I write this in August, a time of year I now relish as the temperature starts to moderate and daylight shortens. It wasn’t always this way. I once dreaded August because it meant that school was just around the corner. The transition of going back to school was always a hard one for me. Not because of the classes I had chosen, nor anticipation of new teachers, but having to establish a new routine and the fear and anticipation of not “fitting in.”
Through the work and studies I have done, I now fully understand from where these fears and anxieties originated, but back then I was at a loss year after year and annually filled with dread.
I won’t delve into the details of my life, but will present what types of transitions can be challenging to many and potential ways to manage in the face of change – no matter the magnitude.
What Is a Life Transition?
A life transition is any change or adjustment that impacts your life in a significant way. We all experience transitions throughout our lives — big and small, planned and unplanned.
Transitions may be centered around something exciting, such as starting a new job or an addition to your family. They can also be prompted by distressing and unplanned situations, such as the loss of a loved one or an accident.
Why Are Life Transitions Challenging?
Life transitions – even the exciting ones – can be challenging for several reasons.
- Changes take time and patience to process: Transitions represent a change from what is habitual and routine. Getting adjusted to a new routine, even one we want to assume, can be difficult and time-consuming. Learning a new routine takes more energy and effort than we typically devote to those events that are already routine and habitual.
- Changes increase stress: Stress that continues for an extended period of time – chronic stress – may negatively impact you emotionally, physically, and mentally. This makes a transition even more difficult to manage.
- Unexpected transitions may induce fear and anxiety: Transitions that happen unexpectedly have a direct impact on our daily lives. For example, car accidents or job loss can happen without much warning. Ultimately, when caught off guard, we have no time to prepare, making it challenging to navigate.
Tips for Dealing with Transitions:
- Prepare when you can. When possible, try to prepare for your transition. This may involve outlining a plan for the logistics of your transition — or just setting a helpful mindset. A client of mine visually “rehearsed” a situation before she had to face it, which helped immensely when the day of the event arrived.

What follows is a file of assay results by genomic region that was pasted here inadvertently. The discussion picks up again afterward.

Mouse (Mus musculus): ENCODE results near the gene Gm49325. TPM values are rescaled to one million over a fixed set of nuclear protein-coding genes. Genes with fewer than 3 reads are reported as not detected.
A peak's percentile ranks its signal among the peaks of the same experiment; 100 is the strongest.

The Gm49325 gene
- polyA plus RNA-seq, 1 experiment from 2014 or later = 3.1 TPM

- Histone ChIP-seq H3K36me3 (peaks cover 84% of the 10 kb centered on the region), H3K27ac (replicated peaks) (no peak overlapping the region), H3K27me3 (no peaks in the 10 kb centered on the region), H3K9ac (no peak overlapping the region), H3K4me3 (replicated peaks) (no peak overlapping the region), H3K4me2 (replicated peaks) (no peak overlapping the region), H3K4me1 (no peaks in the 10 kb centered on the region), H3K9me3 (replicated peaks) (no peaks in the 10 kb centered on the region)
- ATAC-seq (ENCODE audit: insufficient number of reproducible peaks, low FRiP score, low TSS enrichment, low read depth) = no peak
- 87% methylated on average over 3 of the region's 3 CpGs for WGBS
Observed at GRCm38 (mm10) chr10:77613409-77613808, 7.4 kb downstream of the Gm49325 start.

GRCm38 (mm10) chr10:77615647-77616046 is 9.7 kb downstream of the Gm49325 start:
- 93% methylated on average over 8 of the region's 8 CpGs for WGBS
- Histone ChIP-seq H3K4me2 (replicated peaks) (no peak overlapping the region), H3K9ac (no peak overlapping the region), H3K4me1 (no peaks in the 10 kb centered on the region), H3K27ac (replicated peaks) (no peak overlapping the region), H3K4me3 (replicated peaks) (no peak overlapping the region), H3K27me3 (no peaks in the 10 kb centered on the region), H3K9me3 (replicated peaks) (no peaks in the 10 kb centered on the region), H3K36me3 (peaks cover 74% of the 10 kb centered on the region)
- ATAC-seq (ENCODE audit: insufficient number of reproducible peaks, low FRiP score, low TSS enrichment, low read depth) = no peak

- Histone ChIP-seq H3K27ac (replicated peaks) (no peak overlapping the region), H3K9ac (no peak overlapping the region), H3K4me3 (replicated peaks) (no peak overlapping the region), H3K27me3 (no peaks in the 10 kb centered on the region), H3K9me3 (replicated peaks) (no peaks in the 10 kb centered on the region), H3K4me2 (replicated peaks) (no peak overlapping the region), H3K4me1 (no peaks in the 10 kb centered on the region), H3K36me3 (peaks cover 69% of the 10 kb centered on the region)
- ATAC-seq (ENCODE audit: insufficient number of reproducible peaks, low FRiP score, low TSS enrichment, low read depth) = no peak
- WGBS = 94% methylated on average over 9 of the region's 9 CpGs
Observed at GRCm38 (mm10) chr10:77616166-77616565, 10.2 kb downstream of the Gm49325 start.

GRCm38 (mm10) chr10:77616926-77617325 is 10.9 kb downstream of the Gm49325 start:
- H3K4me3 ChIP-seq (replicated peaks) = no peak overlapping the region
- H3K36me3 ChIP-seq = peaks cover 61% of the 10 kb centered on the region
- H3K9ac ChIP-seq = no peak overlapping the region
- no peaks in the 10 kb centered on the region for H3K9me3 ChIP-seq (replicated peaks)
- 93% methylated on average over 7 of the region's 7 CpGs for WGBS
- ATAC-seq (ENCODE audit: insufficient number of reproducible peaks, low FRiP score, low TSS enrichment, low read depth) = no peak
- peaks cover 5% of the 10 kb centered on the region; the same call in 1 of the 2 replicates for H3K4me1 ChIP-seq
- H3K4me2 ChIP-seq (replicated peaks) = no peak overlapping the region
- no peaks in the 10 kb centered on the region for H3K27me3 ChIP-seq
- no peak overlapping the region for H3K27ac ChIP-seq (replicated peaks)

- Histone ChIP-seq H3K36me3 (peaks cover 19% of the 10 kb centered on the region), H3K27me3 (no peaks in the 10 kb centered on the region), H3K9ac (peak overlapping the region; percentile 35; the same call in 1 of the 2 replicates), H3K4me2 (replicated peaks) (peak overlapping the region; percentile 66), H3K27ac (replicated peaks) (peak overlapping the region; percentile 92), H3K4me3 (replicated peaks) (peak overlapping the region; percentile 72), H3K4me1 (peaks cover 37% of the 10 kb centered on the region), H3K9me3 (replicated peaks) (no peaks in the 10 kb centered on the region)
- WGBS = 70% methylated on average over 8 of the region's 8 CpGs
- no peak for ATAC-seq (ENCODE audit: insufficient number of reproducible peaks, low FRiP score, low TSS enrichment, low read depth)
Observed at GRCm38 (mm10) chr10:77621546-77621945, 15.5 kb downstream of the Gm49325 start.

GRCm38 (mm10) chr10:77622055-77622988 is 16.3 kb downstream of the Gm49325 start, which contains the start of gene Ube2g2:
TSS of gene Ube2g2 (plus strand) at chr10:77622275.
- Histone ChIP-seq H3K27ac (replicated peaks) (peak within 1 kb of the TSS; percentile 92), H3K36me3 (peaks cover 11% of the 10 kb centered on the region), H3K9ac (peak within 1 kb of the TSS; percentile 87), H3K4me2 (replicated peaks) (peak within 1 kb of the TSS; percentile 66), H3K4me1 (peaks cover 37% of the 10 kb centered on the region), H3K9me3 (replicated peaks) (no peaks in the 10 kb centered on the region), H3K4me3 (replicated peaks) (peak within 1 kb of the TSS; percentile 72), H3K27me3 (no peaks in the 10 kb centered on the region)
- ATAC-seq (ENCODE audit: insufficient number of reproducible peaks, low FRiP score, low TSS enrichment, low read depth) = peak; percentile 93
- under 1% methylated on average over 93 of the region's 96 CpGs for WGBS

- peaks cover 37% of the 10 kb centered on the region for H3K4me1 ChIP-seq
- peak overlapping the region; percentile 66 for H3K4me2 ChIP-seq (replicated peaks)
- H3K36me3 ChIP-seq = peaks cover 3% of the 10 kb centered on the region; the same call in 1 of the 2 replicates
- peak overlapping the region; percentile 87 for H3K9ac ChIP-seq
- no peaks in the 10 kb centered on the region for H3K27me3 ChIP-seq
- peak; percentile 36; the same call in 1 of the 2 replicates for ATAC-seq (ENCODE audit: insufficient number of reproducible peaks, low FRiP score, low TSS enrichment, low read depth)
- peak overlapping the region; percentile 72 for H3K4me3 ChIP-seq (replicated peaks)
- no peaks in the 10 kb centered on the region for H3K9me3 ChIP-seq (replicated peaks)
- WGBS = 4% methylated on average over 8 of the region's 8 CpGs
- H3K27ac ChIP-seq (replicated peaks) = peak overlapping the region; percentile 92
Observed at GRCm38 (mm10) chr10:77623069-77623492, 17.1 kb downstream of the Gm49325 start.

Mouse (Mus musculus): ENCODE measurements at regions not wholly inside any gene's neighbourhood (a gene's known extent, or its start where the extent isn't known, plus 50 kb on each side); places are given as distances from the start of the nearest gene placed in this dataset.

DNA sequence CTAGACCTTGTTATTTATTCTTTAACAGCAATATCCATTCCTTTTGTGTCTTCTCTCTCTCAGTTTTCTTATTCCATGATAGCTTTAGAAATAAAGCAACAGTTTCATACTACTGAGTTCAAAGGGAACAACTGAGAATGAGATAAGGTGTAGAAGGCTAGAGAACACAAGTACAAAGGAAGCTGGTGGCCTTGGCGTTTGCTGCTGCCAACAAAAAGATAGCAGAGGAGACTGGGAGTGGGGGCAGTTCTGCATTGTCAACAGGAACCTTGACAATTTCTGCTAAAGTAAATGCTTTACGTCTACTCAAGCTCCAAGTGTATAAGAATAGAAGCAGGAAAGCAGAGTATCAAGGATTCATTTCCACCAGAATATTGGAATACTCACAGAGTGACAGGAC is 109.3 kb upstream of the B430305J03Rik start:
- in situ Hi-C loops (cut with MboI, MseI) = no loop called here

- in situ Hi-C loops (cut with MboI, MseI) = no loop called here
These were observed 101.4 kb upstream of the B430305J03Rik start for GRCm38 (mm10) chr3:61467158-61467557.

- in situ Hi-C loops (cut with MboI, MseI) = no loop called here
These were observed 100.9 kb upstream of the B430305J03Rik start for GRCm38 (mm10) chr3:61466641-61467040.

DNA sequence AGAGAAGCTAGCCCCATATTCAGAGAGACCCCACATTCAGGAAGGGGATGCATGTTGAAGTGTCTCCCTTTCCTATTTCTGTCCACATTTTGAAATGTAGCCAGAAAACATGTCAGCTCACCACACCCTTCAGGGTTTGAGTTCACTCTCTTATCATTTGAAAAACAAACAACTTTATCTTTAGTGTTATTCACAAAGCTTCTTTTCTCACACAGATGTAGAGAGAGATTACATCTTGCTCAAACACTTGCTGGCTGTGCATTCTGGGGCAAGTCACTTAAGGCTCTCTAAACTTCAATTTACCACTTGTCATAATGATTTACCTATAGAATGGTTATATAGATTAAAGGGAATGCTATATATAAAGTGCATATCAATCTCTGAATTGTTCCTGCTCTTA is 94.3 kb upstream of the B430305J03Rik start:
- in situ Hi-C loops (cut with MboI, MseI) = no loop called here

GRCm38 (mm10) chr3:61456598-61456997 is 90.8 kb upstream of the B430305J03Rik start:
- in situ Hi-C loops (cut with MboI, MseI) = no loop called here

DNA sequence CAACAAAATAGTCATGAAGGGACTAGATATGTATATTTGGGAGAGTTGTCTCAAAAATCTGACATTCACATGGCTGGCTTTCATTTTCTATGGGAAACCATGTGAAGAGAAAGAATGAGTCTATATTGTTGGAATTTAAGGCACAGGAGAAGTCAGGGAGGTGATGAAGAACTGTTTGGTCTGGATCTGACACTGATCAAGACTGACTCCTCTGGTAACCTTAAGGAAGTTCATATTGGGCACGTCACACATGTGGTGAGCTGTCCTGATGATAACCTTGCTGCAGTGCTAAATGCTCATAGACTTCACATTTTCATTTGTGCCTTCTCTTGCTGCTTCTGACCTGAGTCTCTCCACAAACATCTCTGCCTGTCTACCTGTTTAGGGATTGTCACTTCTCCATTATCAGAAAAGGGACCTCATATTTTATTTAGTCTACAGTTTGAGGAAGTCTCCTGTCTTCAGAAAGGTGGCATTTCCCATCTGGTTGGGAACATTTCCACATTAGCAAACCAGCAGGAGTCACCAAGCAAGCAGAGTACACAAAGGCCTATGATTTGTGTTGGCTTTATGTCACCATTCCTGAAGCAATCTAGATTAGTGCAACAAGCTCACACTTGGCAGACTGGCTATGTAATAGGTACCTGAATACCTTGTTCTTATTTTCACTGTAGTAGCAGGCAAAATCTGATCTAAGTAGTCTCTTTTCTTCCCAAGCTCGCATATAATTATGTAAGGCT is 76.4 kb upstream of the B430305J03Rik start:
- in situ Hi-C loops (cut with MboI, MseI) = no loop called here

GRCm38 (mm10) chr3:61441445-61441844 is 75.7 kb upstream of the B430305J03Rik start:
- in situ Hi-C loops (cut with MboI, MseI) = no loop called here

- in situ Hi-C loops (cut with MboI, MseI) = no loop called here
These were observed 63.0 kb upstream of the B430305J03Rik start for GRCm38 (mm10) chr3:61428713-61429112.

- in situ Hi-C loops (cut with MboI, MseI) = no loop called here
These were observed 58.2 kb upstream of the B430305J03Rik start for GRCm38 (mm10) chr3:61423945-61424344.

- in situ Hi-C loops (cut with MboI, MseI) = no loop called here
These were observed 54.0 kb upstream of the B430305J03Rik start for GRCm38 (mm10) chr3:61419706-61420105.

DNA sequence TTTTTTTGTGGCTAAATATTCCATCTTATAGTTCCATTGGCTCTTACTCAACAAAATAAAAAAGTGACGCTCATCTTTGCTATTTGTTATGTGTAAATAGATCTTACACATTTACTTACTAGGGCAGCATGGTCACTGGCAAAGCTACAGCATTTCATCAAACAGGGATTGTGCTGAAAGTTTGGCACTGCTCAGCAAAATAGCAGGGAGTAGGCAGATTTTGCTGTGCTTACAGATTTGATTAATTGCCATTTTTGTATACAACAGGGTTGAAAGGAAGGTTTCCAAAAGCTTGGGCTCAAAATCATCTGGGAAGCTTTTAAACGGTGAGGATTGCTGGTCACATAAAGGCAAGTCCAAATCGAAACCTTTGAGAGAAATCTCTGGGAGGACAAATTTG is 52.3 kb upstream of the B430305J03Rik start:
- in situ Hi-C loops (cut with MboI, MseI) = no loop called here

- Set reasonable expectations. Unmet expectations can create frustration or stress. If you expect that navigating a transition will just be “a breeze,” and it doesn’t work out that way, you may find yourself feeling disappointed. Instead, try to set the reasonable expectation that you will likely feel stressed and overwhelmed at times. It’s also helpful to remember that feeling stressed during transitions is completely normal!
- Develop a routine. Establishing a routine can help you adjust to a transition. Consider creating morning and evening routines to facilitate a sense of consistency. Regular sleep and wake times, a daily walk, meditation, or intention-setting for the day can be great additions to your routine. I like to rehearse routines before I have to do them. Visualizing tasks or events in my head helps me to “see” myself actually performing them and eases my anxiety over the unknown.
- Note your self-talk. What types of things are you saying to yourself? Are these internal comments helping you cope with this transition or making the transition more challenging? One way to develop helpful self-talk is to recall transitions (or other difficult situations) you’ve successfully coped with before; they can be a reminder that you can manage this too!
- Set small goals. Instead of trying to fully resolve everything related to your transition, set small feasible goals to take on one at a time. Ask yourself, “What is one small thing I can do right now that will make me feel in control?” By doing this, you can reclaim your power over a situation and see yourself as in charge and capable which can help unwind feelings of overwhelm.
- Get and stay connected. Social support is critical during times of transition. Chatting with a family member or friend can be a way to help your transition feel less alone in facing challenges.
- Be kind to yourself. Change is difficult. The reality is that you aren’t always going to navigate life transitions perfectly. Be kind and compassionate to yourself during this time and allow yourself to make mistakes. Not sure how to do this? Ask yourself, “If my best friend was in this situation, what would I say to them to be supportive?”
Sometimes the best thing to do is reflect on the larger goals you have set in your life and appreciate where you are in the moment. Transitions are an indication that you’ve grown past your “old” life. Reflect on what has helped you get into the swing of a new routine in the past. Find inspiration from other difficult times in your life. Benjamin Franklin said, “By failing to prepare, you are preparing to fail.”
Change is a part of life. Believe that things happen for you – you get to choose – rather than things happening to you, and you’ll see your circumstances shift into a new light.